Fr Jim Carty sm recently gave the following address at Marist Cerdon College, Marylands, NSW:
"We are one we are many"- a wonderful song by Bruce Woodley which captures the theme of today.
This school Cerdon College Merrylands represents an example of what the world could and should become- for it is a microcosm where there is
As the Entrance song was sung, the flags of the 81 nations representing the 81 nationalities who attend this school were displayed. We sang as One, yet each student is rightly proud of her heritage and culture and proud to call herself Australian- because that reality guarantees
Cherish and preserve these rights - never take them for granted, because in so many countries they are denied or ignored and sometimes here in Australia.
In that power-point parade of flags, one Flag was missing- the flag of the stateless- representing those throughout the world without a nationality, without any of those rights – as many as 10 million worldwide and an estimated 3million of those in Thailand.
And here is the missing Flag- unofficial- which I unfurl for the first time in history- you are the first to see it.
A large black Question mark on a blank white cloth- the flag posing the question; Where do I belong? For the Stateless the answer is nowhere.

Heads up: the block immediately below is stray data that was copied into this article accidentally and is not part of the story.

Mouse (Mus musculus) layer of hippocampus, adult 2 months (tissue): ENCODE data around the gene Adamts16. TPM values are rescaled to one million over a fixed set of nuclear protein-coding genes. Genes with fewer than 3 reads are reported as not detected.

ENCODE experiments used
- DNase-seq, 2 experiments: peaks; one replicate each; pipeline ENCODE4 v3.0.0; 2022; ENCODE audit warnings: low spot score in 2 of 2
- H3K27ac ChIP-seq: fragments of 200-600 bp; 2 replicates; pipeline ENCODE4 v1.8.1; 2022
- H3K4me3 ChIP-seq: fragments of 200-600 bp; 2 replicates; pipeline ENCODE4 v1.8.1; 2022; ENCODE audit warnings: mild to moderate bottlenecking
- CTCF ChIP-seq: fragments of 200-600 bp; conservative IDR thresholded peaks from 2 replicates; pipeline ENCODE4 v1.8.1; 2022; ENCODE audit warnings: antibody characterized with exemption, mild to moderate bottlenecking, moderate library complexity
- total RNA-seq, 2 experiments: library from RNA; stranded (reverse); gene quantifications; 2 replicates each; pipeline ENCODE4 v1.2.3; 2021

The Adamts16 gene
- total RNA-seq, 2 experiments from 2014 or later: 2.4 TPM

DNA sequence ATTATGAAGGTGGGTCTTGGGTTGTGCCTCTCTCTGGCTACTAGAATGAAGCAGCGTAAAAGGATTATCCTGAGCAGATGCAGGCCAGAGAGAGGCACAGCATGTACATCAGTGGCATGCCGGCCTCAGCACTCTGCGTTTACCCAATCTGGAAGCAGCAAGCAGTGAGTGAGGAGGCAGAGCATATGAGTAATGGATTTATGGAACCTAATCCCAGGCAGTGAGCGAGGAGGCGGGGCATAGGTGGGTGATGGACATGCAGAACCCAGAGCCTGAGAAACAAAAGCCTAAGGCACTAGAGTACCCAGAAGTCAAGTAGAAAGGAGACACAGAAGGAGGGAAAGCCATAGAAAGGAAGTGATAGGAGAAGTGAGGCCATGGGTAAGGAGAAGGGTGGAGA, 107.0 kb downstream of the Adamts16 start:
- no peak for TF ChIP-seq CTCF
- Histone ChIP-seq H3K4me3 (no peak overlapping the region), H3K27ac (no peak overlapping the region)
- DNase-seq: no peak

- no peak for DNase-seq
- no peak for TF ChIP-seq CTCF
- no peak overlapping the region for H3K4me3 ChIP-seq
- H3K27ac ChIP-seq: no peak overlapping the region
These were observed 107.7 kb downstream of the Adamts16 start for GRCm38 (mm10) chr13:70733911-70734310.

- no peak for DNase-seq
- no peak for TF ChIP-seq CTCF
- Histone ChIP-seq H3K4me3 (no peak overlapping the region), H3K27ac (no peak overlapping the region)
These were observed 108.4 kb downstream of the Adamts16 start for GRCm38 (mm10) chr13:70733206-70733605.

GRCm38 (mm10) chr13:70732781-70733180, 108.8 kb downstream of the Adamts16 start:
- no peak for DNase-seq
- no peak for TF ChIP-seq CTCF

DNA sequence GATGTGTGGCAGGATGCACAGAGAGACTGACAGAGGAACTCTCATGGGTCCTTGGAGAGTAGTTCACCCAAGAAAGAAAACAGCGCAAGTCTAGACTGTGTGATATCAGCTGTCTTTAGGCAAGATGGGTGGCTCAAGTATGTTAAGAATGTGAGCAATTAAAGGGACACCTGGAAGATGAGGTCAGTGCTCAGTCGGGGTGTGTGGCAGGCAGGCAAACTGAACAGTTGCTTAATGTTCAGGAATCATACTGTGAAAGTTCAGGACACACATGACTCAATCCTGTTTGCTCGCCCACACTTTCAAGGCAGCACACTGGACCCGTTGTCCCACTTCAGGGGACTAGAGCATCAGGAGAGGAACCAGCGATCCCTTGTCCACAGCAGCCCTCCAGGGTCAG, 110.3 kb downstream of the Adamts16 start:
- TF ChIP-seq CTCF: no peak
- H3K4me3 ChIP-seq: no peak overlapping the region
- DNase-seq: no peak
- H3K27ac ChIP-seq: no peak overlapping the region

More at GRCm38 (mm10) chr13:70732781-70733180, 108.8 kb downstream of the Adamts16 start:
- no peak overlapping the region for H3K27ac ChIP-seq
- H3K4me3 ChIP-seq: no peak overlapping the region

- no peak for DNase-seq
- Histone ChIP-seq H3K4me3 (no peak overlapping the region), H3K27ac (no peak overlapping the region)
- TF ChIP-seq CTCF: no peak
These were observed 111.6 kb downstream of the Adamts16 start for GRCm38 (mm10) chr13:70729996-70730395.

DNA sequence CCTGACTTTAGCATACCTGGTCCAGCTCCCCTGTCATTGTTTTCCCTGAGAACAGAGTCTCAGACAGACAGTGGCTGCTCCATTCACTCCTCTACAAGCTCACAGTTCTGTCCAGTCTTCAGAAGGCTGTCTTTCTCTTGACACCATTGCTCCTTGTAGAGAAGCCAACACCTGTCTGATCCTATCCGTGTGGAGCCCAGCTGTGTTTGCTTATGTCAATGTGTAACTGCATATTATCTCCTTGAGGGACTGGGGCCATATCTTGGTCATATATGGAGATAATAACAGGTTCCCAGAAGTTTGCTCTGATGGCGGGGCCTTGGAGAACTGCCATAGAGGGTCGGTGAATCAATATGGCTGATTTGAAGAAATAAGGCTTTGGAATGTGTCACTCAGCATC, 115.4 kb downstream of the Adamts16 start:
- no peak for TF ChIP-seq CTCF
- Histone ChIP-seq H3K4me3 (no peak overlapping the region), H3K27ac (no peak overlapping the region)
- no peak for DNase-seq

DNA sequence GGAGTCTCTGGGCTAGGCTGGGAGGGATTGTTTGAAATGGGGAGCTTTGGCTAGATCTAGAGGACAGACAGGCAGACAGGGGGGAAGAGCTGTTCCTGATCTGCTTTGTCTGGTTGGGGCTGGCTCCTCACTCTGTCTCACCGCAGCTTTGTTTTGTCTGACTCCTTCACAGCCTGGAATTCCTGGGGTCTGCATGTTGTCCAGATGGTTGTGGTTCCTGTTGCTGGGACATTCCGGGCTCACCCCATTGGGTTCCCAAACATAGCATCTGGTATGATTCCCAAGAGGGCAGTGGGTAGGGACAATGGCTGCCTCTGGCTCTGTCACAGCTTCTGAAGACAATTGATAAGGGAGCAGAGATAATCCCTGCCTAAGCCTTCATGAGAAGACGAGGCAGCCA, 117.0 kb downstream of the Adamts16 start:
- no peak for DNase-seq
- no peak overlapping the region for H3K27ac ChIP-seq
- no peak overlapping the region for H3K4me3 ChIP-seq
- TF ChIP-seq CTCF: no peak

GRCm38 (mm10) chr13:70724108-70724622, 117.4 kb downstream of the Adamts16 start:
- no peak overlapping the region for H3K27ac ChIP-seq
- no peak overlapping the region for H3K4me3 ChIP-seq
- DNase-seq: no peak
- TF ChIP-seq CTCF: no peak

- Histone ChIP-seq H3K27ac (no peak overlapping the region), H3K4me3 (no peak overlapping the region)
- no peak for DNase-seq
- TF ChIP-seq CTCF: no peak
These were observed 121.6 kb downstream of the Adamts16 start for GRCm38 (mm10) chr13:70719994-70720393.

And here is one girl for whom the flag flies here today- she does not belong.
Her name is Wilai who was born in Thailand of Burmese workers, orphaned at the age 4 and worked illegally as a tourist guide showing visitors around the dark and damp caves under a Buddhist temple from age 5-
She is in her "uniform" on the day she was discovered by an Australian visitor. For three years she lived on her own in an isolated dirty little room without running water.
Wilai in our post cover picture is with the Australian woman who befriended her- Wilai deep inside the cave where she used to live.
Wilai, child at great risk- one day she was forcibly taken to Bangkok to an orphanage of 500 girls- and has been there for the past 5 years- but even here she is a non-person- all the girls, all 499 each day go to school outside the orphanage but not Wilai- she has no ID and could be arrested. She receives no proper formal schooling. Wilai is just one of many young stateless children.
A staff member was quoted as saying:
"We have never had a child like this in our care before; we don't know what to do. Where do we integrate her to?
SHE DOESN'T BELONG ANYWHERE!
Enter your text here ...
Wilai is in a holding pattern at the Home for Girls until she reaches the age of 18.
At which time, Wilai will leave the orphanage
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